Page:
Sorry to tell you this but using butter is the tastiest way to cook. Any French chef will tell you this. The dishes you do will taste that little bit more exciting if you use real butter. Yes, I know, we are all trying to lose weight. But if you are going to do a dinner party, you might as well make sure the food is tasty!

So, take 200 gr. butter salted or unsalted (I use unsalted) out of the fridge early afternoon so that it can soften to room temperature.

Then mix it with a couple cloves of crushed garlic and some parsley.

Fresh, if poss, free range Chicken 1.8 kgs. If you get it from the butcher he will truss it for you.

Heat the oven to 200° Celsius.

Loosen gently the breast skin from the chicken and very carefully push the butter up between the skin and the breast. Very, very carefully so as not to break the skin.

Rub the rest of the softened butter all over the chicken.

Make sure every part of it is covered with a thick layer of butter. Especially the wings and legs.

Put in the cavity a few sprigs of whatever fresh herbs you can get.

Thyme, oregano, rosemary, herbes de Provence.

Also, a few whole cloves of garlic, peeled. A couple of shallots.

Salt & pepper to taste. Just pepper if you have used salted butter.

Cook for about 1½ – 2 hours. Baste it occasionally.

Make gravy out of residue in dish. Adding water and a spoon of dry sherry to it.

Veggies: Roast parsnips; roast Swedes; roast red and yellow bell peppers;

steamed or boiled new potatoes.


8-10 Chicken breasts done the French Asian way.

Slash the breasts in a couple of places acrosswise so that the flavours penetrate the flesh.

Sprinkle each side with flour, whole cumin seeds, black onion seeds, salt & pepper.

Pat onto the breast to make it stick.

In a wide, heavy-bottomed pan put 3 tablespoons of vegetable oil (I use olive), a walnut of butter; 4 chopped shallots, 4 chopped cloves garlic, salt & pepper. Sauté until just soft.

Add the chicken fillets. 2 heaped teaspoons garam masala

Sauté until a lovely golden colour.

Mix in a bowl:

50cl. Crème fraîche

150ml. approx water;

A very large heaped tablespoon of very lazy ginger. Chili to taste.

Mix it all up and add to the chicken fillets.

Cover and cook for about 20 mins.

If you don’t want to use crème fraîche you can use undiluted thin coconut milk but it is not quite as nice.

This is tastier if it is all done in advance. Add water if sauce gets too thick.

When reheating, make sure not to “overcook” the fillets in the microwave as they go tough.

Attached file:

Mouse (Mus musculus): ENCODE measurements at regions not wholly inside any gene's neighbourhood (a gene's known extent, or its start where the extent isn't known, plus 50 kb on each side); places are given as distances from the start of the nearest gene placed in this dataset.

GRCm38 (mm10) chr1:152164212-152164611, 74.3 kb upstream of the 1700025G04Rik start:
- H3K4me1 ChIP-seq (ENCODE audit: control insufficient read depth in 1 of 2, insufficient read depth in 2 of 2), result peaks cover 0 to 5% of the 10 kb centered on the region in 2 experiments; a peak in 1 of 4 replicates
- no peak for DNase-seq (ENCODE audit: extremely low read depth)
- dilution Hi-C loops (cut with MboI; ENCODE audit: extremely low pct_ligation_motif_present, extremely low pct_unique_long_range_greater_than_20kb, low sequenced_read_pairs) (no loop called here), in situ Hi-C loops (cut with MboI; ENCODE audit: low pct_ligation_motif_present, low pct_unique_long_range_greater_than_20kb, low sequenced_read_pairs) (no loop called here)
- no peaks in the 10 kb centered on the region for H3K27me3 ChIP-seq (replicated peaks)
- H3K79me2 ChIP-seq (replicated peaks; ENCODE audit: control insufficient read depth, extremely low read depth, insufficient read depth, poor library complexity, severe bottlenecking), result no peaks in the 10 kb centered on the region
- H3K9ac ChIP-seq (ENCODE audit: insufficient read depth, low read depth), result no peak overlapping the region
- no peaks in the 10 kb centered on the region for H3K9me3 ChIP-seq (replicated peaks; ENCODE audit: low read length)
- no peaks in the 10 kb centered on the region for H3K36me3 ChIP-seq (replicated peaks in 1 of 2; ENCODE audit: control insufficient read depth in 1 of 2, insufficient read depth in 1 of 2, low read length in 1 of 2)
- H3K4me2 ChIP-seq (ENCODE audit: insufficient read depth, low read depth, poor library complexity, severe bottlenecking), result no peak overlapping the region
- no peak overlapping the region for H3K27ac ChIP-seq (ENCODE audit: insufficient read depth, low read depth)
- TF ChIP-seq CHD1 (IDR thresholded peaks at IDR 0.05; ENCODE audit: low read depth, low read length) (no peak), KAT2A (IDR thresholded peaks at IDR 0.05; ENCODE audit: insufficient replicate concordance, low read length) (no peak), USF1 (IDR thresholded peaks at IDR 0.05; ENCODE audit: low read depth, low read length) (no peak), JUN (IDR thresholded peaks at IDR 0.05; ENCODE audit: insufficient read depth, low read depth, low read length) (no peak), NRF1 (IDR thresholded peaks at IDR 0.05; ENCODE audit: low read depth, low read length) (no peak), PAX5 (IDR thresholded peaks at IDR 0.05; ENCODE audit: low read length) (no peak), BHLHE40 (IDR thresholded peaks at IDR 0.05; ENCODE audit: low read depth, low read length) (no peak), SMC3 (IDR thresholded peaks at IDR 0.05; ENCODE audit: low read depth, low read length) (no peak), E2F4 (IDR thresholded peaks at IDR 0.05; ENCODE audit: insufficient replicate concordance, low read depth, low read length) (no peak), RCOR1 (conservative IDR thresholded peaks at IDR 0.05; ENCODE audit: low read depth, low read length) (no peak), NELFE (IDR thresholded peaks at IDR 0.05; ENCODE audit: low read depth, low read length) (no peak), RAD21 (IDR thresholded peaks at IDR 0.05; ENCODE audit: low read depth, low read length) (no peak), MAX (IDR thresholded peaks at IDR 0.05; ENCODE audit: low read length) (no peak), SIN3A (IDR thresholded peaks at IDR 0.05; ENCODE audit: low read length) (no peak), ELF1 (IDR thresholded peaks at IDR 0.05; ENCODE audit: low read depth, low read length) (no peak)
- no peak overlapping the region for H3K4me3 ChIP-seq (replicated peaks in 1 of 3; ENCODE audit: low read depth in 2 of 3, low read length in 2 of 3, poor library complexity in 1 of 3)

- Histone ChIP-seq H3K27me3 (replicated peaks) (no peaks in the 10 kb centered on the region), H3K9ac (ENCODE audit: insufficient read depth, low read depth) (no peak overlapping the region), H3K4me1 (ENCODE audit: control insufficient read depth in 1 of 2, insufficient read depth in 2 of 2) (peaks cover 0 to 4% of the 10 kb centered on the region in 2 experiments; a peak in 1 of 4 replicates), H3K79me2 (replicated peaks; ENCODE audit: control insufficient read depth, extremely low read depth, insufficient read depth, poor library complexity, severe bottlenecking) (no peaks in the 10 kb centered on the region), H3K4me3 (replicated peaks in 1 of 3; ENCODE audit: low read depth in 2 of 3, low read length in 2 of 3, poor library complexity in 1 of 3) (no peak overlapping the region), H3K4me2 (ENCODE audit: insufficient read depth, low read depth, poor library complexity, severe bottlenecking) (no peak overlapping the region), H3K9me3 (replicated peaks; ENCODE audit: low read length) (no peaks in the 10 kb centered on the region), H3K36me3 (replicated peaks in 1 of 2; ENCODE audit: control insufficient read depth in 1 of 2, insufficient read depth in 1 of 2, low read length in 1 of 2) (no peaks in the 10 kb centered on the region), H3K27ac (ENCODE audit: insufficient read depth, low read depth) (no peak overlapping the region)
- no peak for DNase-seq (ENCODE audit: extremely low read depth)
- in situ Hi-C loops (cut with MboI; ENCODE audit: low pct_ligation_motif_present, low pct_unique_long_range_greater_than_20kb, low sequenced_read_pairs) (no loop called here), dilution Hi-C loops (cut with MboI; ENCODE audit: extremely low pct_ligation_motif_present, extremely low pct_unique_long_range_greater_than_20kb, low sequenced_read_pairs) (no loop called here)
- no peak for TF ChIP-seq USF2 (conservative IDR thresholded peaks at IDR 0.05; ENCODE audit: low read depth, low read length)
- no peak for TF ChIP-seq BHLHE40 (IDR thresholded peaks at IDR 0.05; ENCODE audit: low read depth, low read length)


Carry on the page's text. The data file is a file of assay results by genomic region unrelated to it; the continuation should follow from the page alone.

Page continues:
Veggies: steamed Basmati rice; steamed broccoli.


Either: Chardonnay (white)                                           Chardonnay

Or: Touraine-Mesland White 2006                                Mesland White

Or: Touraine Gamay (red)                                             Gamay


The French always keep a little place for a little cheese and it is served after the main course.

A good cheese board in France usually has a selection of:

A hard cheese such as Comté or Cantal;

A blue cheese such as Bleu d’Auvergne or Roquefort;

A cheese that goes straight to the hips such as Brie or Camambert or Reblochon;

A goats cheese (unfortunately good French goats cheese is still difficult to find in the UK)

Served with a salad of mixed lettuce leaves and vinaigrette (not too strong).

Good quality UK cheeses work well, too.


 Either: Touraine Côt 2005 (red)                        Touraine Côt 2007

 Or: Touraine-Mesland 2005 (red)                    Touraine-Mesland 2005


Or: Sauvignon Blanc with the goats cheese as per starter course.

Or: All of the above


Apple Crumble is just lovely at any time of the year.

8-10 eating apples such as Golden Delicious which make the best apple crumble of all. Peeled, cored, cut into quarters or smaller.

Put into greased, high sided tart dish and put into microwave for 10 mins. Or until they are soft and watery.

Turn oven to high 250° Celsius.

Make crumble from a large cup of sifted flour,

large cup of golden brown cane sugar crystals (cassonade),

130 gr. butter.

Crumble it all up by rolling it around and through the fingers.

Put on top of apples. Cook on high for about 10 mins or until the crumble begins to turn pale golden, then turn right down to 120° Celsius for another 35 mins. You will see the water turn syrupy in the dish.

Chocolate mousse, no butter, no sugar:

6 eggs separated.

200 gr good quality cooking chocolate.

Melt chocolate in a bain marie or in microwave. Mix with yolks.

Beat egg whites. Fold altogether. Put in fridge.


The French always open a bottle of sparkling wine for dessert.

The sparkling rosé Touraine you had for cocktails would be lovely – but that is entirely up to you.

If you have a sweet tooth our medium/dry and sweet Vouvray wines are just yummy!

I can offer mixed cases of some of the wines above to make the choice easier for you:

You can also mix your own online. I have made it very easy.

Mixed Case Reds

First published April 2008